Astronomers See Distant Eruption as Black Hole Destroys Star
Publication highlight: Dr. Morgan Fraser
For the first time, an international team of astronomers including Dr. Morgan Fraser from the School of Physics at University College Dublin, have directly imaged the formation and expansion of a fast-moving jet of material ejected when the powerful gravity of a supermassive black hole ripped apart a star that wandered too close to the cosmic monster. The new findings have been published in a paper in the prestigious international journal Science, led by Prof. Seppo Mattila of the University of Turku in Finland and Dr. Miguel Pérez-Torres from the Institudo de Astrofisica de Andalucia in Spain.
The team of scientists tracked the event with radio and infrared telescopes, in a pair of colliding galaxies called Arp 299, nearly 150 million light-years from Earth. At the core of one of the galaxies, a black hole 20 million times more massive than the Sun shredded a star more than twice the Sun's mass, setting off a chain of events that revealed important details of the violent encounter.
Only a small number of such stellar deaths, called tidal disruption events, or TDEs, have been detected, although scientists have hypothesized that they may be a more common occurrence. Theorists suggested that material pulled from the doomed star forms a rotating disk around the black hole, emitting intense X-rays and visible light, and also launches jets of material outward from the poles of the disk at nearly the speed of light.
Continued observations with a world-wide network of radio telescopes, carried out over nearly a decade, showed the source of radio emission expanding in one direction, just as expected for a jet. The measured expansion indicated that the material in the jet moved at an average of one-fourth the speed of light, and allows astronomers to begin to understand the energy source that powers these events.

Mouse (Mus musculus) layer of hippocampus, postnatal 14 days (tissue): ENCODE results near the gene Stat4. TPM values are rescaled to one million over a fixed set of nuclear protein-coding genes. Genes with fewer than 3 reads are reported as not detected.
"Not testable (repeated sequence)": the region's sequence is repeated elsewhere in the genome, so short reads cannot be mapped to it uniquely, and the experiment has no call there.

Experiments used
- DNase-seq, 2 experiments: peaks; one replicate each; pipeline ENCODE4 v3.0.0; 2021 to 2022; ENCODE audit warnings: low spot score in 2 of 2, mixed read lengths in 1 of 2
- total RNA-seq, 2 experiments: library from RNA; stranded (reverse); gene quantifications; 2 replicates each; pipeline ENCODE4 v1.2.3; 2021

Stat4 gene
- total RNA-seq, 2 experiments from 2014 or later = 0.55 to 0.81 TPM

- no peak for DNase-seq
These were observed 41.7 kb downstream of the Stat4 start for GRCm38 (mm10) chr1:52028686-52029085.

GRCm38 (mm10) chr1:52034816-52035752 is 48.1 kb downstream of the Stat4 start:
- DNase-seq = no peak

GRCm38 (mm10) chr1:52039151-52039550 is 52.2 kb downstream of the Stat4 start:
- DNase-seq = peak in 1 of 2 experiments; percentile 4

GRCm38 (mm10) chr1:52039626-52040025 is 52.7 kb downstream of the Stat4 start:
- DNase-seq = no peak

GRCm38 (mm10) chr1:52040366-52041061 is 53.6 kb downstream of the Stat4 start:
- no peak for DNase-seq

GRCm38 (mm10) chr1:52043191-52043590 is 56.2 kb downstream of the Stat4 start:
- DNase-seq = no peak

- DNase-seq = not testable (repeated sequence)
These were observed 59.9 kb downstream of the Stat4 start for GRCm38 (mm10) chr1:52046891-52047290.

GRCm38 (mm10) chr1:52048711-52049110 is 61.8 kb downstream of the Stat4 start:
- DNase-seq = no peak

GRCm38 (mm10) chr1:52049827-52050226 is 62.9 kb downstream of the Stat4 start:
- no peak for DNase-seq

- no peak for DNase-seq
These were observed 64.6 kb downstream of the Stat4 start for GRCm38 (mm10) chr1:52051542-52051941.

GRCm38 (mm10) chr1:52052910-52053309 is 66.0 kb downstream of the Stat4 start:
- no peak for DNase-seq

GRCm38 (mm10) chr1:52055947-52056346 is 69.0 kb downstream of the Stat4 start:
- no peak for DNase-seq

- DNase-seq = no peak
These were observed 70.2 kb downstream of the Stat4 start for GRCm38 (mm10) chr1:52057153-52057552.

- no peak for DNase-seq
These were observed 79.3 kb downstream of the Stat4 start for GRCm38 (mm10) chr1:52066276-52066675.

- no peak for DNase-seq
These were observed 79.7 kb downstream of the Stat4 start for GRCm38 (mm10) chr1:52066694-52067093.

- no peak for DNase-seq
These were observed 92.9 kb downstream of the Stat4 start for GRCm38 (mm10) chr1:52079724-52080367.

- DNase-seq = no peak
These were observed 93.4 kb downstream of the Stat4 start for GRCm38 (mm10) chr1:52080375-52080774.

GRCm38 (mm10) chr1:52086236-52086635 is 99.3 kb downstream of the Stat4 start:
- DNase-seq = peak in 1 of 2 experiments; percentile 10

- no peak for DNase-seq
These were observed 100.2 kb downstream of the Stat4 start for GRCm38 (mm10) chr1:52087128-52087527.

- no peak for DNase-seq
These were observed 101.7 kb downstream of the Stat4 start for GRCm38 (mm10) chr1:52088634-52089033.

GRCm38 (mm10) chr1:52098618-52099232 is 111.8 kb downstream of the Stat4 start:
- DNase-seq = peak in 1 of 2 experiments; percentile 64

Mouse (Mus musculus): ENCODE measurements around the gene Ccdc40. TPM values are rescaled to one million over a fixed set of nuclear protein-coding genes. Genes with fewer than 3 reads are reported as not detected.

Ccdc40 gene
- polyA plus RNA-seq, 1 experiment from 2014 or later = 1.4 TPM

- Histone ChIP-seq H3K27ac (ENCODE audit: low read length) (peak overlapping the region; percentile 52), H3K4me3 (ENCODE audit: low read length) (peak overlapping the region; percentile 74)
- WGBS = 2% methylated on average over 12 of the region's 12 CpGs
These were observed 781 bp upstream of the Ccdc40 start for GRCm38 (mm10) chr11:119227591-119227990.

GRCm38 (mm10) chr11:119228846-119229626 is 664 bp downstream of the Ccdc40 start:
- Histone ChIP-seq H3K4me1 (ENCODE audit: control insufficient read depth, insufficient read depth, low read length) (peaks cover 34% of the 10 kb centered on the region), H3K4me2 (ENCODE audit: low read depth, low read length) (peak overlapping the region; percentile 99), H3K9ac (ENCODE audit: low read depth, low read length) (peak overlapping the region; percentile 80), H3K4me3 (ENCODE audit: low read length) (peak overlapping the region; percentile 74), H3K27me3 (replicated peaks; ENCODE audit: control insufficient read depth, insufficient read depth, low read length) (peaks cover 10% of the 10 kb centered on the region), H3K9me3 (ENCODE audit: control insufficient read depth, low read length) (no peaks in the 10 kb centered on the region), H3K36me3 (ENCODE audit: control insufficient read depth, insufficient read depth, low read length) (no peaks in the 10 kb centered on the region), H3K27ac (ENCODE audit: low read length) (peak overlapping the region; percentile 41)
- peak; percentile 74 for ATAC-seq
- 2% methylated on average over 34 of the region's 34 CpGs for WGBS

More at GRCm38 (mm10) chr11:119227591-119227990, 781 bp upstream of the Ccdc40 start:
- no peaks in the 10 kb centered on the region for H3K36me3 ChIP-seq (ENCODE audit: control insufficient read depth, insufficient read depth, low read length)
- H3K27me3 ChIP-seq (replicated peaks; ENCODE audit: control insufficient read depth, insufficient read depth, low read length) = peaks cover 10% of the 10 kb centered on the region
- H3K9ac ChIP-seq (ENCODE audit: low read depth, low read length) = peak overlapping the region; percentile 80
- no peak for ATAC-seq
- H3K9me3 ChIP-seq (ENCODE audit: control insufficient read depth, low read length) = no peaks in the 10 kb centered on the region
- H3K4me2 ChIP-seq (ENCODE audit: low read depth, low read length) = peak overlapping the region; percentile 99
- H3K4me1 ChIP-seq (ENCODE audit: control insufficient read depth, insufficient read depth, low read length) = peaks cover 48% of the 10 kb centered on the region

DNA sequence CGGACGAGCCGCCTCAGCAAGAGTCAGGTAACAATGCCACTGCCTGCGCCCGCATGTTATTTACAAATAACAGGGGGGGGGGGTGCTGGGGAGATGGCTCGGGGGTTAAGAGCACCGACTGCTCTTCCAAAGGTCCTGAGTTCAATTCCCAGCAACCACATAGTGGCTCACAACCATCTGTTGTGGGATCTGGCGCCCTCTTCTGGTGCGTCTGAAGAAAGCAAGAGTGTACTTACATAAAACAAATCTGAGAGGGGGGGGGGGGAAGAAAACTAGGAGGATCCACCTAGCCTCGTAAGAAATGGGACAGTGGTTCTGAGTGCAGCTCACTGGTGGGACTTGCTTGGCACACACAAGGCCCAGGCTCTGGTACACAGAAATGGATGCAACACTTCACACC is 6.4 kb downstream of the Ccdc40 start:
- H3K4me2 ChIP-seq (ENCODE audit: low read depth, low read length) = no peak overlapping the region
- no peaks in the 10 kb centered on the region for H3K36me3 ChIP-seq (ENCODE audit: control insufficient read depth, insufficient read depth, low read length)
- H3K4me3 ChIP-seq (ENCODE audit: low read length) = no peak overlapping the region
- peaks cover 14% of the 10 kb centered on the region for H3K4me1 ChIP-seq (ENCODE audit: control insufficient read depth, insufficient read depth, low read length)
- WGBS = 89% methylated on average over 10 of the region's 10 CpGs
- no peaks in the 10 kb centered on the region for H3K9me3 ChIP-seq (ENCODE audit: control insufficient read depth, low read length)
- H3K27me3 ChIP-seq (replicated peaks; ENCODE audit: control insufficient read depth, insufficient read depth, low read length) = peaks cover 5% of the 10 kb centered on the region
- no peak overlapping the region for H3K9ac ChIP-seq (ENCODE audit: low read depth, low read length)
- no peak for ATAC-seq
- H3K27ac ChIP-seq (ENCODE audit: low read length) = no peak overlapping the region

Describing the observations, Fraser explains "It was very clear from the outset that we were dealing with an exceptional and unique event. But it went on to take us over a decade of observations with telescopes around the world to be certain that we were actually seeing a black hole devour a star. Now we understand the nature of this event, we look forward to finding similar phenomena in future, using upcoming all-sky surveys such as the Large Synoptic Survey Telescope. And with Ireland set to join ESO in the near future, it's a very exciting time for astronomers at UCD - who will be able to take an active role in the hunt for other tidal disruption events." Fraser's research is supported by Science Foundation Ireland, through a Royal Society - SFI University Research Fellowship.
Credit for the file TDE-launched-jet-NRAO-artist-zoom.jpg: Sophia Dagnello, NRAO/AUI/NSF; NASA, STScI
Artist conception of a tidal disruption event (TDE) that happens when a star passes fatally close to a supermassive black hole, which reacts by launching a relativistic jet. It zooms out of the central region of its host galaxy, Arp299B, which is undergoing a merging process with Arp299A (the galaxy to the left).